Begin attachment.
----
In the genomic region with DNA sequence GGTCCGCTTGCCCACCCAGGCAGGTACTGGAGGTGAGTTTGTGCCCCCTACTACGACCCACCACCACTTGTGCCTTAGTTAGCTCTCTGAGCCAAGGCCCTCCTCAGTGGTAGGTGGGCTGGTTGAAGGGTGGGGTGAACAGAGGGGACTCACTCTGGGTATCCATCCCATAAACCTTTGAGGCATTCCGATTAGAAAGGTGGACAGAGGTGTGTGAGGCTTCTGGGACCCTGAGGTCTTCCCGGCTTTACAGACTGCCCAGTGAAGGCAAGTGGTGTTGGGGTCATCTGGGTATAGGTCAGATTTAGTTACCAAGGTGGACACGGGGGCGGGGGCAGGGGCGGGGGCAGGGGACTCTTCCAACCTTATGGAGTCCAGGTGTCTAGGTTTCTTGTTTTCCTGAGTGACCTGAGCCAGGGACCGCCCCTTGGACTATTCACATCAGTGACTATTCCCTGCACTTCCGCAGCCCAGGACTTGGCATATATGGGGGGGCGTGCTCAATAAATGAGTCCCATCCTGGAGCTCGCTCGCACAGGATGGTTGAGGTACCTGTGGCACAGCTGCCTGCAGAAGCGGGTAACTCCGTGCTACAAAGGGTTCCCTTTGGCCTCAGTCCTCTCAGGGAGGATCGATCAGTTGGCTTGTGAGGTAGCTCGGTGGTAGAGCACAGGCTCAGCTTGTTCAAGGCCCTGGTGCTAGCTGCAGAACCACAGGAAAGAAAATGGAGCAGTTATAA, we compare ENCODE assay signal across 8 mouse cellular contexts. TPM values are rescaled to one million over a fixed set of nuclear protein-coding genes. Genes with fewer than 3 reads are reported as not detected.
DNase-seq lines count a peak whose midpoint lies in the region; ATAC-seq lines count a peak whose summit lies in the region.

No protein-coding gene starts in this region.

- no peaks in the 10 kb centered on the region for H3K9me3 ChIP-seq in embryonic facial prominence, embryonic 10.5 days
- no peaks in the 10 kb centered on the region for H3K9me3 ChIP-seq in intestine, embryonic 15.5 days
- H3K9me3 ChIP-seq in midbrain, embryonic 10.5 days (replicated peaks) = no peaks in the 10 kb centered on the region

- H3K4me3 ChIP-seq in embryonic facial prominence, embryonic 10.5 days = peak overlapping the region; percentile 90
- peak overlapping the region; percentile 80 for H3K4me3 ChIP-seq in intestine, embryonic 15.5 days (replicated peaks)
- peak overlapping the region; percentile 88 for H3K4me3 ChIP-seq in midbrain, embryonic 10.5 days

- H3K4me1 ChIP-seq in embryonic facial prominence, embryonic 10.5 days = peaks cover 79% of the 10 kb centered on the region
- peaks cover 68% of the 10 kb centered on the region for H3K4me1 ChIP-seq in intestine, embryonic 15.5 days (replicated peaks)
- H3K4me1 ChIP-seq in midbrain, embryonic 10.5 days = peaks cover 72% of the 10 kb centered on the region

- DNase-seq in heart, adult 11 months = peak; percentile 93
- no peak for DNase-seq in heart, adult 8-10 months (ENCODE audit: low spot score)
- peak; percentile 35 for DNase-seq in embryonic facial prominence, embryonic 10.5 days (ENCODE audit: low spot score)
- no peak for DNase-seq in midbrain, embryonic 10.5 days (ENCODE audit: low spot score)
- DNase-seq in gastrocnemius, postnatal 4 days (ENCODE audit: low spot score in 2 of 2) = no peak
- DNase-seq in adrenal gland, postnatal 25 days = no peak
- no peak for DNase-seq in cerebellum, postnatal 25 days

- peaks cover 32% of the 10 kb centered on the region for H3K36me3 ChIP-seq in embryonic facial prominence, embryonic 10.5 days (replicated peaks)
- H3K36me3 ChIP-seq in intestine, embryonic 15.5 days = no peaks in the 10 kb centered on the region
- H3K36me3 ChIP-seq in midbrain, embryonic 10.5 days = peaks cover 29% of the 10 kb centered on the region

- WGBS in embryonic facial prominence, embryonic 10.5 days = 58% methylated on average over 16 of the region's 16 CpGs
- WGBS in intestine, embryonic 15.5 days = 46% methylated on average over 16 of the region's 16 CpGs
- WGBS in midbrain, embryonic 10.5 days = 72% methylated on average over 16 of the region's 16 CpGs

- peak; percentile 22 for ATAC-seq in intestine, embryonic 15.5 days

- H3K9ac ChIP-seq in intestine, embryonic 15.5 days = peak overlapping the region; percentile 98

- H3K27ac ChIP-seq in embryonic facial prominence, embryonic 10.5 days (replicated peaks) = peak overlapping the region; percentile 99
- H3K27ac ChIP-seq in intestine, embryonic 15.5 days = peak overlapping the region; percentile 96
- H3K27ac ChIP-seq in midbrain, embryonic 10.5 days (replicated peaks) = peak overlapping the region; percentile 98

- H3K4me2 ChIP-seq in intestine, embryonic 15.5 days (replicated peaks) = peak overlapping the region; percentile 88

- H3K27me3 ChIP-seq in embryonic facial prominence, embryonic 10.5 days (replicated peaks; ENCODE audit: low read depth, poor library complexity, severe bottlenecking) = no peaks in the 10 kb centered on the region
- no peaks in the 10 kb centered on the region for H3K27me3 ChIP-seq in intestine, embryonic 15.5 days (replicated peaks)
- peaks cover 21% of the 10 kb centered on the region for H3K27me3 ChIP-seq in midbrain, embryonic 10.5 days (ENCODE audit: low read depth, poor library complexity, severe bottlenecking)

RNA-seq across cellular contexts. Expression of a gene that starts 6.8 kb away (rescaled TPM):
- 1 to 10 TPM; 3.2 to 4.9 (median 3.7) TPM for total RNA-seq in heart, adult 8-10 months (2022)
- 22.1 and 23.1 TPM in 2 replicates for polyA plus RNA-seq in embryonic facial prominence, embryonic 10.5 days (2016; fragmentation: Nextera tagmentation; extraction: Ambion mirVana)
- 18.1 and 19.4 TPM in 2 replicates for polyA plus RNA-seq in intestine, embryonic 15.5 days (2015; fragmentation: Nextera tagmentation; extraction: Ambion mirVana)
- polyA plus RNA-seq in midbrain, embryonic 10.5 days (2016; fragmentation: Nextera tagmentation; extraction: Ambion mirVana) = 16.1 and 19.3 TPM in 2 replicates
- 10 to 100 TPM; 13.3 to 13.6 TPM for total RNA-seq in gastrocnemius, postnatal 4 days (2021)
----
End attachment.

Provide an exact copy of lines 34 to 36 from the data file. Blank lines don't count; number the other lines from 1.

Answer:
- peaks cover 21% of the 10 kb centered on the region for H3K27me3 ChIP-seq in midbrain, embryonic 10.5 days (ENCODE audit: low read depth, poor library complexity, severe bottlenecking)

RNA-seq across cellular contexts. Expression of a gene that starts 6.8 kb away (rescaled TPM):
- 1 to 10 TPM; 3.2 to 4.9 (median 3.7) TPM for total RNA-seq in heart, adult 8-10 months (2022)